Penner, Marvin
987
Primmett, Dennis
990
Ng, David
996
Pepllnski, Cathie
986
1976
Ng, Denny
Ostrowski, Diane                   1972
Perceval, Barbara
Proceviat, Clifford
Ng, Derek
O'Toole, Darcy                      1992
Perehudoff, Larry
Procyshyn, Ric
Ng, Ellen
970
Otsu, Robert                        1978
Pereverzoff, Douglas
990
Procyshyn, Ric
996 4
Ng, Esther
979
Otsu. Ronald                          1978
Perez, Nancy
995
986
Ng, Gloria
981
Otten, Nicolaas                    1973
994
Pudlas, Ruth
Ng. Gordon
Owens, Steve                       1993
Puglak, Elke
Ng, James
979
P
Pershall, Trent
Puglak, Walter
Ng, Jing-Yi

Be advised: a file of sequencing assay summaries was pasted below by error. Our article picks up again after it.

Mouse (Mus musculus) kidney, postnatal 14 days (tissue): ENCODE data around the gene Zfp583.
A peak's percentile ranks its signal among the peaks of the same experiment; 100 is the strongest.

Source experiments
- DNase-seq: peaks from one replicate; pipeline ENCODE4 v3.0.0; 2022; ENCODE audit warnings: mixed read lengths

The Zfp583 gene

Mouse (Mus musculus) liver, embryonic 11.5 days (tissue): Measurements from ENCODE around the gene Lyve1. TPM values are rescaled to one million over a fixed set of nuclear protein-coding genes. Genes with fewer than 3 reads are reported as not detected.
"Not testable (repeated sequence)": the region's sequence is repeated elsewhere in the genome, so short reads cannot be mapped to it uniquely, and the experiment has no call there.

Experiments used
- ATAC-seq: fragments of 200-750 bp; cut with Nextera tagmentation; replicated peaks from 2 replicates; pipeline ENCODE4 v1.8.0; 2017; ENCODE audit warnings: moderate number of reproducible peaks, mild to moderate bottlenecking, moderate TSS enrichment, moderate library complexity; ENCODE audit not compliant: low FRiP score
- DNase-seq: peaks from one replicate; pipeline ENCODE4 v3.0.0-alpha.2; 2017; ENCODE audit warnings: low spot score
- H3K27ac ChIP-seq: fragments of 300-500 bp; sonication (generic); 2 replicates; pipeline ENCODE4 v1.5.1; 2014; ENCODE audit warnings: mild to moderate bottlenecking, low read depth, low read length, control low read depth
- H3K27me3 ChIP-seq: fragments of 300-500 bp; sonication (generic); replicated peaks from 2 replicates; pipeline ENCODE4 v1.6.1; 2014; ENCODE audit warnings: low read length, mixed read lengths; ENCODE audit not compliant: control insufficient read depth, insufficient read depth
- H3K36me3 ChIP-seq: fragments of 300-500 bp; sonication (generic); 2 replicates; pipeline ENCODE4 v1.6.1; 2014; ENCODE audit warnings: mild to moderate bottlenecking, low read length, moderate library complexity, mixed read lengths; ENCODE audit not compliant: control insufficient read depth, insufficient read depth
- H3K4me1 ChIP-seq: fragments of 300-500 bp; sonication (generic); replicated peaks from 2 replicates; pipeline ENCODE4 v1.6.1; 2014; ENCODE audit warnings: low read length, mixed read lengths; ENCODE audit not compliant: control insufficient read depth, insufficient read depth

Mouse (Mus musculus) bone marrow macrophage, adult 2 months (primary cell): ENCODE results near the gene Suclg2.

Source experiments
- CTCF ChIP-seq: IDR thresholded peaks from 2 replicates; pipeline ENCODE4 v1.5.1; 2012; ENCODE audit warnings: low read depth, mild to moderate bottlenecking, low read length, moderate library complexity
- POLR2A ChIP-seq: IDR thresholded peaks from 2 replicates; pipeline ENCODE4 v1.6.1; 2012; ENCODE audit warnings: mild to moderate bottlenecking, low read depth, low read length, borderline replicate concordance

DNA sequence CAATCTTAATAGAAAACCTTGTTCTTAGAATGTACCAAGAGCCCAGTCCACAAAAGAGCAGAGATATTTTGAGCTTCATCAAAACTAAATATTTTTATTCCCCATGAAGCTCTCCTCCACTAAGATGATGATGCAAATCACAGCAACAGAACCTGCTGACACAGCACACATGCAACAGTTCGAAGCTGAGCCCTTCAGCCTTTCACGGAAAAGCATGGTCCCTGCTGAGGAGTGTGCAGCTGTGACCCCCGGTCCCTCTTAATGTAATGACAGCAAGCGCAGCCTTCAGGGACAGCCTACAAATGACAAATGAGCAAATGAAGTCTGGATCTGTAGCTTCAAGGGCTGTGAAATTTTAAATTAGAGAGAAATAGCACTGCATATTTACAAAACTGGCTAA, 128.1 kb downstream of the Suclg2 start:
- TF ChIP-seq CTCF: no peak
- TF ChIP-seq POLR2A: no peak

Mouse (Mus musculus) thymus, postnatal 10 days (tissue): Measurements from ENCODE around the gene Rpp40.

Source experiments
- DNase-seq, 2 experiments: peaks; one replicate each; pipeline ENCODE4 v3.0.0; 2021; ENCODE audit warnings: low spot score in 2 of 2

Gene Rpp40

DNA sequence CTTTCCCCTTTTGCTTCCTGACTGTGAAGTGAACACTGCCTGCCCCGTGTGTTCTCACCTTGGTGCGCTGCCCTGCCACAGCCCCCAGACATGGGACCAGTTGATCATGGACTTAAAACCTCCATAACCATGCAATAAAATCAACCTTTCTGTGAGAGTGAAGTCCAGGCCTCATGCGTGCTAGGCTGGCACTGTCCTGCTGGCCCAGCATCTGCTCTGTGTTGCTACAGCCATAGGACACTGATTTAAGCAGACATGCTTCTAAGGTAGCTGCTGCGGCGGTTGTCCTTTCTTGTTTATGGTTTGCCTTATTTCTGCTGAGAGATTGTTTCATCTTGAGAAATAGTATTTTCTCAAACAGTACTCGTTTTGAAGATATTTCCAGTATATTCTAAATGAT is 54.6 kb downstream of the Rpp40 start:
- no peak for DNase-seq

995
Pesalj, Maja
989
986
Ng, Julia
Paalvast, Ronald                  1986
994
Pulley, Jack
951
Ng, Kathleen
Paget, Debra                          1979
Peters, Marjorie
954
Purcell, Steve
Ng, Kenny
978
Pahlad.Alic                           1990
Peters, Melva
Purewal, Jasbir
Ng, Kin
988
Paiero de Anaya, Connie       1982
Petersen, Thomas
Q
Ng, Miranda
996
Palad, Alistair                      1987
Peterson, Sheryl
989
Ng, Peter
Palagain, Margaret               1959
Peterson, William
950
Ng, Richard
978
Patterson, Ian
987
Quan, Silver
995
Ng. Sarah
Palaty.Jan                          1995 4
Pettie, George
949
Quinn, Roger
Ng, Simon
974
Pallot, Bruce                        1964
Pettit, George
950
Quinton, Sherie
993
Ng, Stephen
978
Pallot, Christopher                1993
Pfeifer, Nancy
986
971
Ng, Tonya
Palmer, Cecily                       1972*
Phagoora, Balraj
988
Ng, Wai-Leng
Palmer, Rockie                      1974
Phair, Deborah
990
Quist, Eugene
975 4
Ng, Wang
990
Paluck, Elan                        1992*